What happens after that?

Then I go get it cast in gold. Then I set the stones, and after I set the stones I polish the whole piece. Dip it in a nice 18-karat gold rhodium, which makes it that yellow. And then it’s done. We add the ribbon and we ship it out.

Having worked on the award, what do you think makes an outfit worthy of a piece like this?

I’d say a nice plain black shirt. A sexy blazer, or a nice cardigan. So you can see [the medal], because that’s what’s important.

A plain black T-shirt. I’m surprised.

Plain black tee. Maybe some nice slacks.

How did you get into doing pieces like this?

I got into it through some very distant relatives. I worked with them for about eight years. They treated me like shit.

Courtesy of Greg Yüna and Suresh Gordon

Your own family treated you like shit?

I mean, it’s just such a shitty business. No one wants to see you grow in this business. But anyway, I started with some distant relatives and then I ended up going on my own.

What keeps you excited and passionate about it?

Just being able to be creative. It’s like a bunch of science projects. You get to just put stuff together and watch it all happen. The finished product is so cool. It goes from raw metal to like this finished product and it just comes out so beautifully.

What’s the craziest piece that you’ve worked on recently?

A piece for J. Balvin. He just did a whole cartoon collection for his son that he wears. There’s Batman and Spongebob.

Are there clients that you particularly like working with?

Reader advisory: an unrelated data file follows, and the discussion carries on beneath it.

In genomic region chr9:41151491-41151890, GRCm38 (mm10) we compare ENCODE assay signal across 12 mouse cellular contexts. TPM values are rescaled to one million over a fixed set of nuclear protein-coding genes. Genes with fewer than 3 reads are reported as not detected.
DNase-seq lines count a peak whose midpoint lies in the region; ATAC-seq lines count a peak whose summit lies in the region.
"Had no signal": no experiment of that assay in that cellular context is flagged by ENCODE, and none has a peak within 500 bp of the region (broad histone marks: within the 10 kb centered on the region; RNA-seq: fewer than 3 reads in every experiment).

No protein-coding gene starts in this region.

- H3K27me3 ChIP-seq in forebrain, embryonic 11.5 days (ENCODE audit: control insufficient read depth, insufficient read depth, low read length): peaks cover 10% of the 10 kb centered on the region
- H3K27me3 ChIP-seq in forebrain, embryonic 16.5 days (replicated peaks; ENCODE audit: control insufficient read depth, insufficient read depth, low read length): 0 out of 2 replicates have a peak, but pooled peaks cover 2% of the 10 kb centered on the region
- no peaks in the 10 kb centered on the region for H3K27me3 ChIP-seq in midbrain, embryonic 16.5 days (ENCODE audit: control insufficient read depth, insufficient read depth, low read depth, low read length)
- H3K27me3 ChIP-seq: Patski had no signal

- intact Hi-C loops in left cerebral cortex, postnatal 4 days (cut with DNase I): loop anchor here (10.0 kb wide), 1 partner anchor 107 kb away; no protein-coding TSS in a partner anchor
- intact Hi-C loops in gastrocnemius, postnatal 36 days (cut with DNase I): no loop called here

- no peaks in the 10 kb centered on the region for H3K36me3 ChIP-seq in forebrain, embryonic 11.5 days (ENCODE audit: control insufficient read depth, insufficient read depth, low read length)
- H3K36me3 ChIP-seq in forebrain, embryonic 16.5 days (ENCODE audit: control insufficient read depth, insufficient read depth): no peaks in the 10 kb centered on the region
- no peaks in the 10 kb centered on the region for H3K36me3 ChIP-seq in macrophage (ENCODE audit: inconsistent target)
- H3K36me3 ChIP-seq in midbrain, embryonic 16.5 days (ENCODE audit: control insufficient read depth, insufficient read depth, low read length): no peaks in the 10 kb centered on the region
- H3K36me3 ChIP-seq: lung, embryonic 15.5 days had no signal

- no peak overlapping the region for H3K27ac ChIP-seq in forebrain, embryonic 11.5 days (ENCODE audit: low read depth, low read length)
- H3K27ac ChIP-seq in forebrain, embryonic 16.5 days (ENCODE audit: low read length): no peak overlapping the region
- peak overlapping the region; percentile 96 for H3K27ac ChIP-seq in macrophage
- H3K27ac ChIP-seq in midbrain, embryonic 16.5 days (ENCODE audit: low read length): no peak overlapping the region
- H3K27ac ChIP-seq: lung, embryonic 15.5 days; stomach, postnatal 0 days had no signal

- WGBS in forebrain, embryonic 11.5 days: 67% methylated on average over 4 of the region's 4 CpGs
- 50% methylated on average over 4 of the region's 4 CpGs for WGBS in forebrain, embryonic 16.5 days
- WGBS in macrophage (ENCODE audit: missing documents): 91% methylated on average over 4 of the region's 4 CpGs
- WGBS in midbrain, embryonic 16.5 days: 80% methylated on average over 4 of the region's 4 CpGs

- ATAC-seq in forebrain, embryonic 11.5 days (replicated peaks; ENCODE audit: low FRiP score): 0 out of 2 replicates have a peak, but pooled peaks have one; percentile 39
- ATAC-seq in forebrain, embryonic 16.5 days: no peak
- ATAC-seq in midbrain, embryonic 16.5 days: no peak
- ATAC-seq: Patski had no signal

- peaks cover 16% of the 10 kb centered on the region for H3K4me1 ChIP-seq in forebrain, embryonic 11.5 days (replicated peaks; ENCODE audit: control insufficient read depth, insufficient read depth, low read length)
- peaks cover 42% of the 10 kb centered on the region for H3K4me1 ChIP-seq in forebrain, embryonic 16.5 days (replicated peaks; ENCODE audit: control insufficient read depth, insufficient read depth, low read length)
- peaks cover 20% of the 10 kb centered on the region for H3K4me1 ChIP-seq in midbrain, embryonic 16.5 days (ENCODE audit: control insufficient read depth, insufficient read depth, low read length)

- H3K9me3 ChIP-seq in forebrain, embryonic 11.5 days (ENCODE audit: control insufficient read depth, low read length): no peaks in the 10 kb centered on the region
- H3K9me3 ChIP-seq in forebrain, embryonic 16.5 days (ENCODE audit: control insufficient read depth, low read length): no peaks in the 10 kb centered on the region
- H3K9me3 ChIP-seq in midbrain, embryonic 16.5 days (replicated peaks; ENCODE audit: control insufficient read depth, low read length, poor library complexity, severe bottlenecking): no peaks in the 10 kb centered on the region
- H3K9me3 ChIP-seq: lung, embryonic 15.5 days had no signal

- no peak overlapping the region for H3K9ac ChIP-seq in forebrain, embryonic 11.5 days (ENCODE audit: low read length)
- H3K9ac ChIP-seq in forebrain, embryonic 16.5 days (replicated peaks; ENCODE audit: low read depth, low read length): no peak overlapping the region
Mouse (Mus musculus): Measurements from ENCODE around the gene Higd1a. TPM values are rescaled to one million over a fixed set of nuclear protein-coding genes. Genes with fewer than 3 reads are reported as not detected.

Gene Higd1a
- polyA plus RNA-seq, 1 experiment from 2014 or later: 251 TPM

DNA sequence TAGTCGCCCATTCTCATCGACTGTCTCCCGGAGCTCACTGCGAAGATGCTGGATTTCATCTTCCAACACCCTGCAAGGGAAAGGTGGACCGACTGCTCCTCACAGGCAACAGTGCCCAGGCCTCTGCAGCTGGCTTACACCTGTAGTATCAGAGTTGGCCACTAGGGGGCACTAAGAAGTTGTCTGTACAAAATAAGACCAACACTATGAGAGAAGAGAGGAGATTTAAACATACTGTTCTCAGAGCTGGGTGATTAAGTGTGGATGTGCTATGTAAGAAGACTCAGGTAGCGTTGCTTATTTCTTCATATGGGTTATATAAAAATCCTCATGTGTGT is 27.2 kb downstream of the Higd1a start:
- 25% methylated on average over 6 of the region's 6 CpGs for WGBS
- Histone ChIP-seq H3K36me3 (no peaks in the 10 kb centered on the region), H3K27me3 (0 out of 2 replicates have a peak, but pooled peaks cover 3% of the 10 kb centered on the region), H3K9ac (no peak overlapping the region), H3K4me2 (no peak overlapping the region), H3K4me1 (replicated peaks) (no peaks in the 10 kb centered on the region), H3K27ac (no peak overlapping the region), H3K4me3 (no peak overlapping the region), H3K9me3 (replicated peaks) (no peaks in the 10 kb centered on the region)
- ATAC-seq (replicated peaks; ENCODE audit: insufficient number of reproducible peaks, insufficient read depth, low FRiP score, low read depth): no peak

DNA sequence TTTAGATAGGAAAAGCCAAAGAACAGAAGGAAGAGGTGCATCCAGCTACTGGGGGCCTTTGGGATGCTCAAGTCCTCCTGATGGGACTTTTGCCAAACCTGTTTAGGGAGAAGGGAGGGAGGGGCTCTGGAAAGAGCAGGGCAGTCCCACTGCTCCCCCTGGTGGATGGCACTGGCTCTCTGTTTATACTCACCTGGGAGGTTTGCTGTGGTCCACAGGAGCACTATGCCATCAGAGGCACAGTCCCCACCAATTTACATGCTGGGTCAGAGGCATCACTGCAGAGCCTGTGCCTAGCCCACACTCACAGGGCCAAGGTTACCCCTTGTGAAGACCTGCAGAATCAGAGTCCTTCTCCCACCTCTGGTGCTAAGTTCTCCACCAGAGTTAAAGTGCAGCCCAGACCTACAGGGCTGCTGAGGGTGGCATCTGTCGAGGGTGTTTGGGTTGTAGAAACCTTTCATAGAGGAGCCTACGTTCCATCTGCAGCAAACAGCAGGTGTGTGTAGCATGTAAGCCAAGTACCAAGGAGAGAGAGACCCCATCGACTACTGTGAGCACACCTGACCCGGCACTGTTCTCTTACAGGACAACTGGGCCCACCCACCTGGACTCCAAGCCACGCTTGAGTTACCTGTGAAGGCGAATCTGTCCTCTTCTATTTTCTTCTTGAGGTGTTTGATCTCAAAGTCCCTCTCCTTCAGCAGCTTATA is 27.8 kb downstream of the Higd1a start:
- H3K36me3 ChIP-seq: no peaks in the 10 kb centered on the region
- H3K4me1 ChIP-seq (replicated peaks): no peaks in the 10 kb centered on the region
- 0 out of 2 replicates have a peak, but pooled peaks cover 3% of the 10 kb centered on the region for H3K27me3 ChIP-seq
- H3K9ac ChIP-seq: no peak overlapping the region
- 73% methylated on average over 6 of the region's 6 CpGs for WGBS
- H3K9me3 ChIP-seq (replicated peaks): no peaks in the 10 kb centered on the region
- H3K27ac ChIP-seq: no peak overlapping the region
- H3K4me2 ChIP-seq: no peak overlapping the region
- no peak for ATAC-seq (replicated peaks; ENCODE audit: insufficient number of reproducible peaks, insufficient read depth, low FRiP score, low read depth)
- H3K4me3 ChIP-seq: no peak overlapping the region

I like working with SAINt JHN. I like working with J Balvin. Joey Bada$$ is another one. They’re easy because they know what they want. They’re very particular about what they want. It’s good to have direction—it helps me execute better.

You’ve been doing this for so long. I wonder if the types of requests that you’ve been getting recently have changed.

I mean, the technology is getting better—settings and stuff like colors— so I’m able to produce better work, cleaner work. Also, the people that are reaching out are just asking for extravagant shit.

They’re getting more extravagant. Why do you think that is?

In the jewelry world, it’s always about: who has the best? Who can show off more? Who can get the coolest? It basically goes hand-in-hand with style, right? It’s like, who can dress the craziest but at the same time look good? It’s this funky little world and amongst the jewelers we’re all trying to outdo each other. The Ice Wars. That’s what I call it: Ice Wars.

And I love that you’ll ice out the latest big watch [Yuna is wearing a diamond-set Patek Philippe Nautilus]

In the jeweler world, we’re always trying to figure out, What’s the most expensive watch that we can fuck up?

I like that you’re fully aware of the idea that this is “fucking up” the watch.

It doesn’t make sense. I know we’re taking this beautifully perfect Patek Philippe and we’re about to ruin it. But hey, that’s what we do.

But even you think that ruins it?

It depends on who’s looking at it. Me? I can see the beauty, but it’s my world. Someone like a banker, or someone who works in the corporate world, they look at something like that and think, you guys look stupid.